“It's a tight economy and it's still affecting everything,” Goldin said. “There's a reluctance to spend across the board, whether it's for a $1 double cheeseburger or a $50 steak.”

But Technomic remains bullish on supermarket foodservice, forecasting 2.2% growth in 2010, up from its projection of 1.3% growth in 2009.

Although there has been some general, across-the-board improvement in the quality, presentation and marketing of prepared food in supermarkets during the past decade, all foodservice programs are not created equally, Goldin said. The companies that are enjoying real growth in this area tend to be those that have been investing in these departments for the past several years.

Citing examples such as Wegmans, H-E-B Central Market and Whole Foods Market, Goldin noted that “it's very company specific. The companies that have been doing well have continued to do well. They adjusted. They've innovated, they offer unique items and they've created an aura around it.”

Offering diners and shoppers a perception of value will remain important for operators in most sectors of the foodservice industry during the next year, according to the National Restaurant Association's forecast.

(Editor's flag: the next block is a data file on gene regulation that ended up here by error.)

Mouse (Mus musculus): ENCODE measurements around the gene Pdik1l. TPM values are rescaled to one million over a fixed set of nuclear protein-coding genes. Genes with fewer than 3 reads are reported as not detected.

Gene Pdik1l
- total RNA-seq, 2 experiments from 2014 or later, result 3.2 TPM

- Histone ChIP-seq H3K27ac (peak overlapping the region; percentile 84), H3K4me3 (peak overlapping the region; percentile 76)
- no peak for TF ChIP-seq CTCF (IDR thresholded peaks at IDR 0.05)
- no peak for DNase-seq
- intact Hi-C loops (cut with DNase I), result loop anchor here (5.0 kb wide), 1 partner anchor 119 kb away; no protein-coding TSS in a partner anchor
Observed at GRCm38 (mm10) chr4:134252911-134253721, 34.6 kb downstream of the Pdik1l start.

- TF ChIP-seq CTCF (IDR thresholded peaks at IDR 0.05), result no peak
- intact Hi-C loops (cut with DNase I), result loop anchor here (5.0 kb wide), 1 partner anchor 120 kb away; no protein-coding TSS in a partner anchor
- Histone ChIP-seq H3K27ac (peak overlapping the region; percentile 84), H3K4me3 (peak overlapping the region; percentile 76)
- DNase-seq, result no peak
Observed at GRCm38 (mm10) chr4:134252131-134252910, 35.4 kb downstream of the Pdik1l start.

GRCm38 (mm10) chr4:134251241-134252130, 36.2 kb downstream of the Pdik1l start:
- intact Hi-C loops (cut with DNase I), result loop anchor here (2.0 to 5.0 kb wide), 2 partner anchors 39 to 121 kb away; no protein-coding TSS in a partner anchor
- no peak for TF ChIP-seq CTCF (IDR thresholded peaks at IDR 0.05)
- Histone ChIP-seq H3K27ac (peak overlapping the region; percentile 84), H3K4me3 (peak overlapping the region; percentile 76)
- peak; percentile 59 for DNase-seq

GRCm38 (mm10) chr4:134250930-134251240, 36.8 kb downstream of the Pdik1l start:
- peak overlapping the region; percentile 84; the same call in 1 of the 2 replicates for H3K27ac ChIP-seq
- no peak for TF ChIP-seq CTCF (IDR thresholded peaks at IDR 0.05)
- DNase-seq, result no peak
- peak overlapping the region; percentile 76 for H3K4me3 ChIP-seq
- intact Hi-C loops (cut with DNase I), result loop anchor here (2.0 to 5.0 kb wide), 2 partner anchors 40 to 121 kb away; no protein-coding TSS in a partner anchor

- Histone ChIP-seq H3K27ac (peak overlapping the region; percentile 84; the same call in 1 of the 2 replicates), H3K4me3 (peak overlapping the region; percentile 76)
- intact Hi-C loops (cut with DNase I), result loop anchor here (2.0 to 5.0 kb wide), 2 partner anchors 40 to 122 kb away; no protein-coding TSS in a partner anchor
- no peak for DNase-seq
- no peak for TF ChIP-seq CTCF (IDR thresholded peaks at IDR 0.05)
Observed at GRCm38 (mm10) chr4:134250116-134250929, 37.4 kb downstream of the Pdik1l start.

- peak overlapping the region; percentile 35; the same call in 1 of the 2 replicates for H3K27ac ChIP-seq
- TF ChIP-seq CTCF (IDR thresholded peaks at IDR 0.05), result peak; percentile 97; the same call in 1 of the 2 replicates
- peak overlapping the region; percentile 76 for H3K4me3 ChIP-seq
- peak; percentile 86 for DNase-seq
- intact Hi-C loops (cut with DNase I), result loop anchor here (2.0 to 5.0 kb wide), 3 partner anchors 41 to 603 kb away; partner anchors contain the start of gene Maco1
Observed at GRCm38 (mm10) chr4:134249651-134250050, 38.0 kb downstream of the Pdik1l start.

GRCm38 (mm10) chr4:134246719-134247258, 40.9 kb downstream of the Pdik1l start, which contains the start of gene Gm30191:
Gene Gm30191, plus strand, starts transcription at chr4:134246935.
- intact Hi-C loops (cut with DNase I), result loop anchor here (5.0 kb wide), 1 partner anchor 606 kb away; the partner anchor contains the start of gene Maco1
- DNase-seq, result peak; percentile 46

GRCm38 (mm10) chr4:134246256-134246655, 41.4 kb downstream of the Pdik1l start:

Until personal disposable income increases and unemployment levels fall, consumers will still be under economic strain, so “to help spur consumer confidence, operators must take steps to provide value to guests,” the report reads. It suggests that restaurant owners try frequent-dining or other customer loyalty programs, as well as email marketing tools, to let customers know about promotions and specials.

“Actual or perceived value is very important now,” Goldin agreed. He added that prepared-food departments should continue offering meal deals and specials, and on a selective basis, “sell hard on the value relative to restaurant meals.”

Several other key trends detailed in the National Restaurant Association's report may apply to supermarket prepared-food departments as well.

“Smart operators will look to build sales by marketing healthful menu items and responding to consumer demand for convenience and variety,” the report reads. “Growth opportunities include delivery and other off-premise options, cooking classes and other interactive activities, and new media to reach new and returning guests.”

Understanding how to communicate with customers using new media, such as social networking and video sharing sites, such as Facebook and YouTube, will become more critical to all foodservice operators during the coming year, the report notes.